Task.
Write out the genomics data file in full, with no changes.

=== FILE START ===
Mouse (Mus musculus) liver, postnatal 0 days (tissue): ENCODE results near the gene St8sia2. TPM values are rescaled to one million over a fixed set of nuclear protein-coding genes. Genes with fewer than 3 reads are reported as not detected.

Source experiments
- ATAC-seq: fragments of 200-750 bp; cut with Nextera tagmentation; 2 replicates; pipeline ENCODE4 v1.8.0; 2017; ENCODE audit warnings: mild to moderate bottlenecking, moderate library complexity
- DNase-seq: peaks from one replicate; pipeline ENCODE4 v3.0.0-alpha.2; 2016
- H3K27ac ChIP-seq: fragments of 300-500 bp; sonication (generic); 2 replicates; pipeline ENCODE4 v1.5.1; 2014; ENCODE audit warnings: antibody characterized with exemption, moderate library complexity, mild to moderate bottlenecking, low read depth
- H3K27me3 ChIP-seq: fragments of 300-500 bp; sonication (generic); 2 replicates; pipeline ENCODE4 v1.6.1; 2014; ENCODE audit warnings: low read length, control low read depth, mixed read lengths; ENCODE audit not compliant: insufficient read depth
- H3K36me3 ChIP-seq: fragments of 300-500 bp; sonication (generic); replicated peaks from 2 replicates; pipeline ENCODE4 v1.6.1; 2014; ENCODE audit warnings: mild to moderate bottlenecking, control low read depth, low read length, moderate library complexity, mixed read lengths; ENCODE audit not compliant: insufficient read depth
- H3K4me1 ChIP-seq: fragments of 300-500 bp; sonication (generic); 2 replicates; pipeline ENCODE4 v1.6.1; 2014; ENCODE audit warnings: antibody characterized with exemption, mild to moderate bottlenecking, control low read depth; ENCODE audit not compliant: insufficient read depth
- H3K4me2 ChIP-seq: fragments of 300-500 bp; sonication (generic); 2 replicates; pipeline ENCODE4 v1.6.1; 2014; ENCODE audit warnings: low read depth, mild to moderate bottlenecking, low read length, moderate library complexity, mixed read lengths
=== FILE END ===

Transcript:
Mouse (Mus musculus) liver, postnatal 0 days (tissue): ENCODE results near the gene St8sia2. TPM values are rescaled to one million over a fixed set of nuclear protein-coding genes. Genes with fewer than 3 reads are reported as not detected.

Source experiments
- ATAC-seq: fragments of 200-750 bp; cut with Nextera tagmentation; 2 replicates; pipeline ENCODE4 v1.8.0; 2017; ENCODE audit warnings: mild to moderate bottlenecking, moderate library complexity
- DNase-seq: peaks from one replicate; pipeline ENCODE4 v3.0.0-alpha.2; 2016
- H3K27ac ChIP-seq: fragments of 300-500 bp; sonication (generic); 2 replicates; pipeline ENCODE4 v1.5.1; 2014; ENCODE audit warnings: antibody characterized with exemption, moderate library complexity, mild to moderate bottlenecking, low read depth
- H3K27me3 ChIP-seq: fragments of 300-500 bp; sonication (generic); 2 replicates; pipeline ENCODE4 v1.6.1; 2014; ENCODE audit warnings: low read length, control low read depth, mixed read lengths; ENCODE audit not compliant: insufficient read depth
- H3K36me3 ChIP-seq: fragments of 300-500 bp; sonication (generic); replicated peaks from 2 replicates; pipeline ENCODE4 v1.6.1; 2014; ENCODE audit warnings: mild to moderate bottlenecking, control low read depth, low read length, moderate library complexity, mixed read lengths; ENCODE audit not compliant: insufficient read depth
- H3K4me1 ChIP-seq: fragments of 300-500 bp; sonication (generic); 2 replicates; pipeline ENCODE4 v1.6.1; 2014; ENCODE audit warnings: antibody characterized with exemption, mild to moderate bottlenecking, control low read depth; ENCODE audit not compliant: insufficient read depth
- H3K4me2 ChIP-seq: fragments of 300-500 bp; sonication (generic); 2 replicates; pipeline ENCODE4 v1.6.1; 2014; ENCODE audit warnings: low read depth, mild to moderate bottlenecking, low read length, moderate library complexity, mixed read lengths